Mary Rafferty comes from a poor family of steel mill workers in 19th Century Pittsburgh. Her family objects when she goes to work as a maid for the wealthy Scott family which controls the ... See full summary »
War hero flier Bob Collins goes on a war bond selling tour with two buddies, and substitute "chaperone" Ivy Hotchkiss. Bob's a cheerful Lothario with several girls in every town on the tour... See full summary »
Lydia MacMillan, a wealthy old woman who has never married, is invited by an old beau, Dr. Michael Fitzpatrick, for a reunion with the men who have been in her life to reminisce about the ... See full summary »
Edna May Oliver
When a man asks another man more facile with words to do his wooing for him, there are always complications. The man with no talent for writing marries the girl, confesses one night he didn't write the letters and ends up with a knife in his back. The writer of the letters fell in love with the woman he wrote to and wants to become her second husband even if she did murder husband number one. Singleton doesn't remember the murder or anything about the first 22 years of her life as Victoria Remington. Then at her second wedding she wonders why she said "I take you, Roger," instead of "I take you, Alan." Written by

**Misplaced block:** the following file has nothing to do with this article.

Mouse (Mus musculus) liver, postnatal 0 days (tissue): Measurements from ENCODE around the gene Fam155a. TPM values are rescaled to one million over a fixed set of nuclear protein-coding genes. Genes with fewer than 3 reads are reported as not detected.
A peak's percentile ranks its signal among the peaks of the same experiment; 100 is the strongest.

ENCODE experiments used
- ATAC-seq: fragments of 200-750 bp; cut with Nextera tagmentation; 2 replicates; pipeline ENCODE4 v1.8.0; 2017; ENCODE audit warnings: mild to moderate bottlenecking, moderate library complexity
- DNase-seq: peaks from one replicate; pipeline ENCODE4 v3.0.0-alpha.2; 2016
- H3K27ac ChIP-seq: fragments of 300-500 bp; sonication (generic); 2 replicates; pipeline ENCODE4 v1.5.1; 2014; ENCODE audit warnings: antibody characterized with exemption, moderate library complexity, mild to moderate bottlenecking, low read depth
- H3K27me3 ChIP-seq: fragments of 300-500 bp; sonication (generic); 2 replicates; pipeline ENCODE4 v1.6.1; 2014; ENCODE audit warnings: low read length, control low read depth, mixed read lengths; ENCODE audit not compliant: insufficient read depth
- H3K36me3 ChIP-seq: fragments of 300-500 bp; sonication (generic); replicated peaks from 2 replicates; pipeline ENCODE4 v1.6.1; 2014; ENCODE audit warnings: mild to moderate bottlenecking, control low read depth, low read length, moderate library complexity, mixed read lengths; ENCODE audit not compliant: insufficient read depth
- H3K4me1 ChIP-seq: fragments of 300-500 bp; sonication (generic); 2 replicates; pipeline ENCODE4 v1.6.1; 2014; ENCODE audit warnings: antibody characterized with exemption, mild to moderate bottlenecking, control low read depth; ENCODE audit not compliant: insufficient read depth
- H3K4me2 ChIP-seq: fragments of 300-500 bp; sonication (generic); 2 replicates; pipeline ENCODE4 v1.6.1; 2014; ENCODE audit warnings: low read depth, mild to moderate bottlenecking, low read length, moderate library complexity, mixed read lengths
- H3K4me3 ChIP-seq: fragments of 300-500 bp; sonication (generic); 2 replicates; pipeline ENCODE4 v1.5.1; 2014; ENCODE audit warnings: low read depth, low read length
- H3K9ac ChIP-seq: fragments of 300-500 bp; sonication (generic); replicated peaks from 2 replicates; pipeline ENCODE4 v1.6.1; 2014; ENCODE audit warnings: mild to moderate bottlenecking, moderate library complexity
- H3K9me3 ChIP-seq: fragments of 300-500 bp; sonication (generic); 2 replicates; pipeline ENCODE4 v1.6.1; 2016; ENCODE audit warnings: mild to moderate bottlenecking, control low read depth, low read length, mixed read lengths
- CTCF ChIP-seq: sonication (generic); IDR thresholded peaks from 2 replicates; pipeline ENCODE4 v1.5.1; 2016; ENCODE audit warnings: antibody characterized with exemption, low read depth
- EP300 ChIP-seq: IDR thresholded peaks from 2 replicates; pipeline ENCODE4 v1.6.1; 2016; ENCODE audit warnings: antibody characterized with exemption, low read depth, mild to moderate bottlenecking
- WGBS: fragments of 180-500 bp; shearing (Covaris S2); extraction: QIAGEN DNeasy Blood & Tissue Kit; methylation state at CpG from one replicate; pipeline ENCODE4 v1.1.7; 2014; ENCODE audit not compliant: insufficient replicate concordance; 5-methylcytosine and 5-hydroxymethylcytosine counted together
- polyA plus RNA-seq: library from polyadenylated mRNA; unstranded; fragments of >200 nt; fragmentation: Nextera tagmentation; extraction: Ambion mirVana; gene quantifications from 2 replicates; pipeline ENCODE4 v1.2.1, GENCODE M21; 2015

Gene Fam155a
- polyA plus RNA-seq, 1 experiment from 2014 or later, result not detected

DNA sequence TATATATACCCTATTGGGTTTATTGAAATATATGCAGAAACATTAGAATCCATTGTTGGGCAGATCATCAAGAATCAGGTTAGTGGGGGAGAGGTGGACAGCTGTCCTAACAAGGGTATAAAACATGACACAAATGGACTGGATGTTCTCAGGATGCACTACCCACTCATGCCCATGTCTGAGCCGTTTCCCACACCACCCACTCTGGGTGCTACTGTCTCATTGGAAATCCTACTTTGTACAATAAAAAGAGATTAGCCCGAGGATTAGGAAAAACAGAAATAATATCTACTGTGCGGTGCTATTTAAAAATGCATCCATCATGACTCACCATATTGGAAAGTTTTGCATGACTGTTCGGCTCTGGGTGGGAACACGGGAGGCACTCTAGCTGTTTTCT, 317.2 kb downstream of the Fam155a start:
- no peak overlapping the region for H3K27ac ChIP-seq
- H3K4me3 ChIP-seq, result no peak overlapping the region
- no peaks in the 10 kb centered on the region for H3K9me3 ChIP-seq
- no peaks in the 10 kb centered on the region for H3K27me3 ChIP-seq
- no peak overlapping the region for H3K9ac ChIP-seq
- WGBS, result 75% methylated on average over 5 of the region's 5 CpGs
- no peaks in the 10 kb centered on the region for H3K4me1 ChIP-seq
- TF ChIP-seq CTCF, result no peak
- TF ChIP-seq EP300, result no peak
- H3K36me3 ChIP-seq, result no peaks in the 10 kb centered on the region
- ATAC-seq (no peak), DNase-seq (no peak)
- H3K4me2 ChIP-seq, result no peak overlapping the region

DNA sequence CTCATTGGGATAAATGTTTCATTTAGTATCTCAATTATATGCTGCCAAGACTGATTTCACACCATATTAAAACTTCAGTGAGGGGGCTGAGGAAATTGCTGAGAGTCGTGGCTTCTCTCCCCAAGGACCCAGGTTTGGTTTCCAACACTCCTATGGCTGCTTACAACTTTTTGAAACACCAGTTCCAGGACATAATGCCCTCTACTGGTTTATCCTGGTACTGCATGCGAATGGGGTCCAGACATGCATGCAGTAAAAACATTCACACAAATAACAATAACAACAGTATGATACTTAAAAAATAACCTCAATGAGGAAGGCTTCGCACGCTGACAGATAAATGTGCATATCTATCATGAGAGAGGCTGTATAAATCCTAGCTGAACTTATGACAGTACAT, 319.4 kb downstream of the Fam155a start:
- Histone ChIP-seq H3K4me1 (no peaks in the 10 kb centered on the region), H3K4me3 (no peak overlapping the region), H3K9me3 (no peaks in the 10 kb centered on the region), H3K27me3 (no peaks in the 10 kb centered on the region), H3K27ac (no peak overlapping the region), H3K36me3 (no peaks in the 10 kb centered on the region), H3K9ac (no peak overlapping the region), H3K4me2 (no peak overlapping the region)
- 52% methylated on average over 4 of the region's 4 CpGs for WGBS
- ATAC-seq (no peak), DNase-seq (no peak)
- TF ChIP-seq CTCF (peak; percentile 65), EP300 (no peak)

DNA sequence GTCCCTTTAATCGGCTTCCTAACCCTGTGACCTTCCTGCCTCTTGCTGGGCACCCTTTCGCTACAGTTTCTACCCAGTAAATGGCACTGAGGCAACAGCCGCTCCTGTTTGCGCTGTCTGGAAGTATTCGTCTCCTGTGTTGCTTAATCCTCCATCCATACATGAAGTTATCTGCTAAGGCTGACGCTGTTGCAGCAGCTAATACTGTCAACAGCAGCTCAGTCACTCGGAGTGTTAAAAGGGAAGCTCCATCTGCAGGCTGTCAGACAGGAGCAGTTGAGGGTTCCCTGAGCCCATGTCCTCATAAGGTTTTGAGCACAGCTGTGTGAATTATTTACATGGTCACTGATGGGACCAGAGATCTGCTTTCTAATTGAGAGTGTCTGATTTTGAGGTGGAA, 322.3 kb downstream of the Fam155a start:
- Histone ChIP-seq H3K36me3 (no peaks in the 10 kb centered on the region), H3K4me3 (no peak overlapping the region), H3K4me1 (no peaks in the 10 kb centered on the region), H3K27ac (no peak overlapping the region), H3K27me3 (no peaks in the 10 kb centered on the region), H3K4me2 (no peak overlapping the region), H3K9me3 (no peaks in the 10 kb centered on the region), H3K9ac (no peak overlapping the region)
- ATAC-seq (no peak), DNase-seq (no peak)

Dale O'Connor <email@example.com>
The role of Singleton was initially planned for Ann Richards, but when Jennifer became available, Richards ended up playing Dilly, Singleton's friend. See more »
In the letter that Beatrice Remington writes to Captain Quinton which she mails through the postal service, she writes that she saw Victoria "yesterday", which would have been yesterday to the time Quinton received the letter and not yesterday to the time that she writes the letter. Writing such a statement is therefore illogical, especially in not knowing how long it would take for the letter to be delivered. See more »
Given the job of writing screenplays from novels, Rand takes Chris Massie's book and thoroughly rewrites it into something more like =Cyrano De Bergerac= with a happy ending! (This is in keeping with Rand's tendency to either write what she thinks someone else should have written, or about what she thinks someone else should do or have done.) And -- it works! Although subject to the same sort of dismissal by establishment critics the rest of Rand's work, this is actually a very, very good film!
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